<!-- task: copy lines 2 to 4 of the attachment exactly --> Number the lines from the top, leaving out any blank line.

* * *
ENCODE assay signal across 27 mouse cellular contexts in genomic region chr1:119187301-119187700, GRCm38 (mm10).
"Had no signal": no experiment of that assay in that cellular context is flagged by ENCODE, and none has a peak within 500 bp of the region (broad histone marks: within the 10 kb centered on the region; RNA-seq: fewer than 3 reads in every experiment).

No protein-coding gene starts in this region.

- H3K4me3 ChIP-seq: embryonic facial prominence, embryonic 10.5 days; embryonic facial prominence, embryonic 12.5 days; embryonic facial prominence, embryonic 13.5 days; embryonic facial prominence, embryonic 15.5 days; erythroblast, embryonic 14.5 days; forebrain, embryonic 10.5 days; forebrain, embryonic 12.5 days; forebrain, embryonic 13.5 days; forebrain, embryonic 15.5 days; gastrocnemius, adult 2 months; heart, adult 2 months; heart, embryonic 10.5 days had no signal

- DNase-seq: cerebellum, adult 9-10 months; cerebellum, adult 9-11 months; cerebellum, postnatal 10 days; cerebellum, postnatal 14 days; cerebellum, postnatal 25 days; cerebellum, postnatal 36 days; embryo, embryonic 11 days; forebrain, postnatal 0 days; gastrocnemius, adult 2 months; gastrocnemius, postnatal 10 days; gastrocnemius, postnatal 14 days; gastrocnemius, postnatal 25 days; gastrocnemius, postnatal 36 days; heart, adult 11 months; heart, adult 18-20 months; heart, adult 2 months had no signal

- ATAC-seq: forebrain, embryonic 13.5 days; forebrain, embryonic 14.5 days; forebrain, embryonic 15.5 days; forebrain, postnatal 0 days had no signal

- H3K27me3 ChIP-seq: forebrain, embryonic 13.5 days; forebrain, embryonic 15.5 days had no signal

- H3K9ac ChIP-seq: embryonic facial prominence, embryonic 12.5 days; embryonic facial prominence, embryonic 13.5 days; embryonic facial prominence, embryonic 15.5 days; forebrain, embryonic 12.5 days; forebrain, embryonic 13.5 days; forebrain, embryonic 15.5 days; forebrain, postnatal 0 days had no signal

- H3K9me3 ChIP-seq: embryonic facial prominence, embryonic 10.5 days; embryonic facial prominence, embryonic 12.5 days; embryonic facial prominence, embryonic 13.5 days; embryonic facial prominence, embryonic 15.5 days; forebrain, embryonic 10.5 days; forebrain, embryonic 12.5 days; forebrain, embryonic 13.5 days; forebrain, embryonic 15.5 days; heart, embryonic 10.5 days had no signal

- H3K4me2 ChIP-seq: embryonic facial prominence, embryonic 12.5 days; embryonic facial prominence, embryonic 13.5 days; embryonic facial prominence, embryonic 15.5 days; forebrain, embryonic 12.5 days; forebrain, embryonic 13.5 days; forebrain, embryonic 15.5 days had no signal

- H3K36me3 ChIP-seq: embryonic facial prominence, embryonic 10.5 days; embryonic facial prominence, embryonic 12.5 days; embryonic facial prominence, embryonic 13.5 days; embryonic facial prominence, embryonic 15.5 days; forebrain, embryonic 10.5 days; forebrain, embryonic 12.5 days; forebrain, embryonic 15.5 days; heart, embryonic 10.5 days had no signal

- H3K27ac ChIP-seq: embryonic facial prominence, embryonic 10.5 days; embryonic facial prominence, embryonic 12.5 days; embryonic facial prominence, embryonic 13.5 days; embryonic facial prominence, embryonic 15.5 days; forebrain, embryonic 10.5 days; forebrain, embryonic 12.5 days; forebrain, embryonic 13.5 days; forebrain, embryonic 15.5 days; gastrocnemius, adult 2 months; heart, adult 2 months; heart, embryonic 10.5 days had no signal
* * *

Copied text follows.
"Had no signal": no experiment of that assay in that cellular context is flagged by ENCODE, and none has a peak within 500 bp of the region (broad histone marks: within the 10 kb centered on the region; RNA-seq: fewer than 3 reads in every experiment).

No protein-coding gene starts in this region.

- H3K4me3 ChIP-seq: embryonic facial prominence, embryonic 10.5 days; embryonic facial prominence, embryonic 12.5 days; embryonic facial prominence, embryonic 13.5 days; embryonic facial prominence, embryonic 15.5 days; erythroblast, embryonic 14.5 days; forebrain, embryonic 10.5 days; forebrain, embryonic 12.5 days; forebrain, embryonic 13.5 days; forebrain, embryonic 15.5 days; gastrocnemius, adult 2 months; heart, adult 2 months; heart, embryonic 10.5 days had no signal